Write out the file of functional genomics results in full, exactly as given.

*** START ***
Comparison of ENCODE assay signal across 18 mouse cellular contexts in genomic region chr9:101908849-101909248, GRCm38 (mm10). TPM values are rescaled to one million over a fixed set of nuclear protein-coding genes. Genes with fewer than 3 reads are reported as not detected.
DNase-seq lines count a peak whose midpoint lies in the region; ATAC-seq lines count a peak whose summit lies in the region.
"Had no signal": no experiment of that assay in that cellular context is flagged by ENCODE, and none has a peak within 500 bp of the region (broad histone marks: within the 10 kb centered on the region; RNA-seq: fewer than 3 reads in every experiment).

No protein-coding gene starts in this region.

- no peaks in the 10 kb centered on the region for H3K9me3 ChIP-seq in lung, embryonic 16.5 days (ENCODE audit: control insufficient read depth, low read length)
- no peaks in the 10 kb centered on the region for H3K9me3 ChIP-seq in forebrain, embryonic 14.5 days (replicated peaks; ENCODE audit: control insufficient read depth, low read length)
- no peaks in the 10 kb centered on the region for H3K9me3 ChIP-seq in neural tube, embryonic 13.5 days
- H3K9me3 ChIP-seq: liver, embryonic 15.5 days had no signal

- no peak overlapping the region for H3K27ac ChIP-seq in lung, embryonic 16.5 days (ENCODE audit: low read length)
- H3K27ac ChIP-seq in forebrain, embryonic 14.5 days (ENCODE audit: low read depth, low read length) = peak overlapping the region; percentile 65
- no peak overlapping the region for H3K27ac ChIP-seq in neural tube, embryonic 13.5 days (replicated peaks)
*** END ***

Comparison of ENCODE assay signal across 18 mouse cellular contexts in genomic region chr9:101908849-101909248, GRCm38 (mm10). TPM values are rescaled to one million over a fixed set of nuclear protein-coding genes. Genes with fewer than 3 reads are reported as not detected.
DNase-seq lines count a peak whose midpoint lies in the region; ATAC-seq lines count a peak whose summit lies in the region.
"Had no signal": no experiment of that assay in that cellular context is flagged by ENCODE, and none has a peak within 500 bp of the region (broad histone marks: within the 10 kb centered on the region; RNA-seq: fewer than 3 reads in every experiment).

No protein-coding gene starts in this region.

- no peaks in the 10 kb centered on the region for H3K9me3 ChIP-seq in lung, embryonic 16.5 days (ENCODE audit: control insufficient read depth, low read length)
- no peaks in the 10 kb centered on the region for H3K9me3 ChIP-seq in forebrain, embryonic 14.5 days (replicated peaks; ENCODE audit: control insufficient read depth, low read length)
- no peaks in the 10 kb centered on the region for H3K9me3 ChIP-seq in neural tube, embryonic 13.5 days
- H3K9me3 ChIP-seq: liver, embryonic 15.5 days had no signal

- no peak overlapping the region for H3K27ac ChIP-seq in lung, embryonic 16.5 days (ENCODE audit: low read length)
- H3K27ac ChIP-seq in forebrain, embryonic 14.5 days (ENCODE audit: low read depth, low read length) = peak overlapping the region; percentile 65
- no peak overlapping the region for H3K27ac ChIP-seq in neural tube, embryonic 13.5 days (replicated peaks)